The white man’s happiness cannot be purchased by the black man’s misery. – Frederick Douglass
Bundle Of Misery
There is a Sufi parable:
A man used to call every night to God and he would pray the same prayer.
Again and again he would ask, “Do one favor for me, at least one favor — and I have been asking my whole life. As far as I can see, I am the most miserable man on the earth. Why have you chosen me to be the most miserable? I am ready to exchange my misery with anybody else, anybody will do — just let me exchange my misery with somebody else. I don’t ask for bliss. Can’t you give me only this single opportunity to exchange my misery with somebody else? This is not asking much!”
And one night in a dream he saw God had spoken. A great voice came from the heavens saying, “Gather all of your miseries into bundles and bring them to the temple hall.”
So the whole town gathers their miseries into big bundles and they bring them.
This man is tremendously happy: “So the moment has come! It seems something is going to happen!”
He rushes with his bundle. On the way he finds others also are rushing. By the time he reaches to the temple he becomes afraid, very afraid, because he sees people are carrying bigger bundles than his. People that he had always seen smiling — Rotarians, Lions — in beautiful clothes and always saying nice things to each other, and they are carrying bigger bundles! He starts becoming a little hesitant whether to go or not to go, but he has been praying his whole life, so he says, “Let us see what happens.”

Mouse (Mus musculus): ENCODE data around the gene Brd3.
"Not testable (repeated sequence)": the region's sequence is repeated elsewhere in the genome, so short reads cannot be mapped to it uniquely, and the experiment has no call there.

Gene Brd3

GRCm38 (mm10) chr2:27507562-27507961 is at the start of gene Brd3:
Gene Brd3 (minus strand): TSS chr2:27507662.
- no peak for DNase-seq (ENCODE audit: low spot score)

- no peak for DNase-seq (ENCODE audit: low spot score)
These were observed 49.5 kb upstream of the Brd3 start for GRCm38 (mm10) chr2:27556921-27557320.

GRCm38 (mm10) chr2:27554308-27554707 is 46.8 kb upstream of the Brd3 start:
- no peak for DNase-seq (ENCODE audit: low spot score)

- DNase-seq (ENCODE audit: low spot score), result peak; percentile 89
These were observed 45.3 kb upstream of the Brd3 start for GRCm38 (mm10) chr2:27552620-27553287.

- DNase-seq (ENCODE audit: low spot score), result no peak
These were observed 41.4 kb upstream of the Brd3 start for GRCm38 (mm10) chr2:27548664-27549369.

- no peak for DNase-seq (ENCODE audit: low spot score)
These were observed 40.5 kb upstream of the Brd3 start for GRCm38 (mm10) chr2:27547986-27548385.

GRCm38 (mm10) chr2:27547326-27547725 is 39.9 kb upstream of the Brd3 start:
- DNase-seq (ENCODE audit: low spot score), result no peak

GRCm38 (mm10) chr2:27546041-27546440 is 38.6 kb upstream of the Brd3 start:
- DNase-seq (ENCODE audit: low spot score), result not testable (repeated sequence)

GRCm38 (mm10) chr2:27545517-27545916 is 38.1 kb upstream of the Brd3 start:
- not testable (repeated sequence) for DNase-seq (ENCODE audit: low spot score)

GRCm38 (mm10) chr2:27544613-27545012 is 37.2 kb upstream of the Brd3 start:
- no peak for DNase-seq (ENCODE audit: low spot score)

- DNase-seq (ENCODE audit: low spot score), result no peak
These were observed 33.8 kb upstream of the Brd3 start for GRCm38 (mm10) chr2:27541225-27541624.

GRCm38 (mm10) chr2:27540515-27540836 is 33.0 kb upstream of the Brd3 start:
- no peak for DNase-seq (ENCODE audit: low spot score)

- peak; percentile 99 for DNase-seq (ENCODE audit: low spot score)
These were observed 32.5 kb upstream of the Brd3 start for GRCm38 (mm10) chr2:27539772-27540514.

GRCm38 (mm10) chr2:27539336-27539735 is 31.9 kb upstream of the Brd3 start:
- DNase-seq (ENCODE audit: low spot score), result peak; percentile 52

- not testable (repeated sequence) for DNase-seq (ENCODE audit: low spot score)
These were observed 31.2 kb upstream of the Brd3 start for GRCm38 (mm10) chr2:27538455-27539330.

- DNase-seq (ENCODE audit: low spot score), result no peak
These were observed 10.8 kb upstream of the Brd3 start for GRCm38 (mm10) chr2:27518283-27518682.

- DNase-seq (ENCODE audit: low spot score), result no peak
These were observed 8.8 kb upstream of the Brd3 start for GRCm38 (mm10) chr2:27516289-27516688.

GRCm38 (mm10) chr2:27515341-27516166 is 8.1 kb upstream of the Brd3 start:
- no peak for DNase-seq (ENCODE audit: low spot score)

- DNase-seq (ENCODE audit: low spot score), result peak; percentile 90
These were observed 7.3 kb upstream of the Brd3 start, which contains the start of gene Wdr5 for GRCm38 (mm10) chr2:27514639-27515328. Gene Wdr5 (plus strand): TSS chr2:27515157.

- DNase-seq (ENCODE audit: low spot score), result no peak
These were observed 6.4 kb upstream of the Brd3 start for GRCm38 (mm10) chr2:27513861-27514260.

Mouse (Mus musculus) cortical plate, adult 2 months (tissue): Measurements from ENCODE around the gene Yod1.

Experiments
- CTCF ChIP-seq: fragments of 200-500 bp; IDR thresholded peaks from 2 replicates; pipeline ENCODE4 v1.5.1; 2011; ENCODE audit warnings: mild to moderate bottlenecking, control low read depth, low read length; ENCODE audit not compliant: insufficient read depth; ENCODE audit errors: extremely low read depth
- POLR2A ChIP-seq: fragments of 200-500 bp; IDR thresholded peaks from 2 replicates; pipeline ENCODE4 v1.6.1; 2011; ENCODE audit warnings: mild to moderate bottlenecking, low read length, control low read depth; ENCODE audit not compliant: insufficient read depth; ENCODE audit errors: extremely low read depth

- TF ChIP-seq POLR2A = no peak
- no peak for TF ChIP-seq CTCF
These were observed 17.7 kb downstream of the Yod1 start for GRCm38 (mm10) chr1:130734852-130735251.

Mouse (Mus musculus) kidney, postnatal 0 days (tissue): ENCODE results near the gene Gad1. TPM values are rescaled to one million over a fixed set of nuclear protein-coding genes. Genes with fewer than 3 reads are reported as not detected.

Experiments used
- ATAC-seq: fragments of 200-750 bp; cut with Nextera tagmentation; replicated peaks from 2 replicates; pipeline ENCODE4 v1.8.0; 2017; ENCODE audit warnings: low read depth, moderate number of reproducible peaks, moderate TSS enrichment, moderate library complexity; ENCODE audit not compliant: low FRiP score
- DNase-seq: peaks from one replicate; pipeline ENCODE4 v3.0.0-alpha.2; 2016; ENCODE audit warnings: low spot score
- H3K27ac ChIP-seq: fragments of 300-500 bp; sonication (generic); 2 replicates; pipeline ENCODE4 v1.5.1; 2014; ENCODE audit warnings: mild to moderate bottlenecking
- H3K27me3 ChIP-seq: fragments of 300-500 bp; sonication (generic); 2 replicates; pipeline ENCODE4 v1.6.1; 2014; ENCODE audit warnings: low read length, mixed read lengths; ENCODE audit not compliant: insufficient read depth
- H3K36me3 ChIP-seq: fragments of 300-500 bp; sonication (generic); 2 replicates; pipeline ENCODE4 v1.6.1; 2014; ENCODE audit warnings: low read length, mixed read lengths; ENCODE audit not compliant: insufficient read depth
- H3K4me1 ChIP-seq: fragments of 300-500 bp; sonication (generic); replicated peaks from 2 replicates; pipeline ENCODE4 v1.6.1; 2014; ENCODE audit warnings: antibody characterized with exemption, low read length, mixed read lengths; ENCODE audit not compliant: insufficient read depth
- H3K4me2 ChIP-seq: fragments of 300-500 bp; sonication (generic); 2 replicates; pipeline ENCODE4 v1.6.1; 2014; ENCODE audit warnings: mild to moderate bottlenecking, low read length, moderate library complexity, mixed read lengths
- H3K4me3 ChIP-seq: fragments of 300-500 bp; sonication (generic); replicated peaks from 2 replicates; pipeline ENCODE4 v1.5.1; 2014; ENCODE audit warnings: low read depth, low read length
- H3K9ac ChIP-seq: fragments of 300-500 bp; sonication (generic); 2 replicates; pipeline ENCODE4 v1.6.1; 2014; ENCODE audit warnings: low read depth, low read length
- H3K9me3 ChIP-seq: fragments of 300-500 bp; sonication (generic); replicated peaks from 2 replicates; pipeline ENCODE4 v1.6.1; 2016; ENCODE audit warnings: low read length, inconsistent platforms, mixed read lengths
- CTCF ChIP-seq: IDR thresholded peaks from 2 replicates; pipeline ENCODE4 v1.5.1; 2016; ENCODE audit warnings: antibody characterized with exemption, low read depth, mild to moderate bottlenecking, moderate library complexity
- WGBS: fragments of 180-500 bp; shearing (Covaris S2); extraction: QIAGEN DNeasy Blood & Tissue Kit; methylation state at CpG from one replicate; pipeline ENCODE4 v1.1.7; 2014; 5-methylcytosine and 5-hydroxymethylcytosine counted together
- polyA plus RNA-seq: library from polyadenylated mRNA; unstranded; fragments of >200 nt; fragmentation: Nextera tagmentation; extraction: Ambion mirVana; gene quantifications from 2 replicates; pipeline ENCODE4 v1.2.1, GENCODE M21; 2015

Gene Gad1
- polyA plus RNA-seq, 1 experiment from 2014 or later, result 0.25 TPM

They enter into the temple. The voice says, “Put your bundles around the hall.” They put their bundles, and the voice says again, “Now you can choose any bundle that you like.”
And the miracle of miracles happens: everybody rushes to his own bundle! This man also rushes so fast towards his own bundle, afraid that if somebody else chooses it then he will be at a loss.
Everybody has chosen his own bundle, with great relief and they are all happy, carrying their bundles back to their homes. Even this man is very happy, for the simple reason that “Who knows what is in the other’s bundle? At least we are aware of our own bundle and what it contains. And we have become accustomed, we have become adjusted to our misery.”
The grass is always greener on the other side of the fence. People are never satisfied with their own situation; they always think others have it better.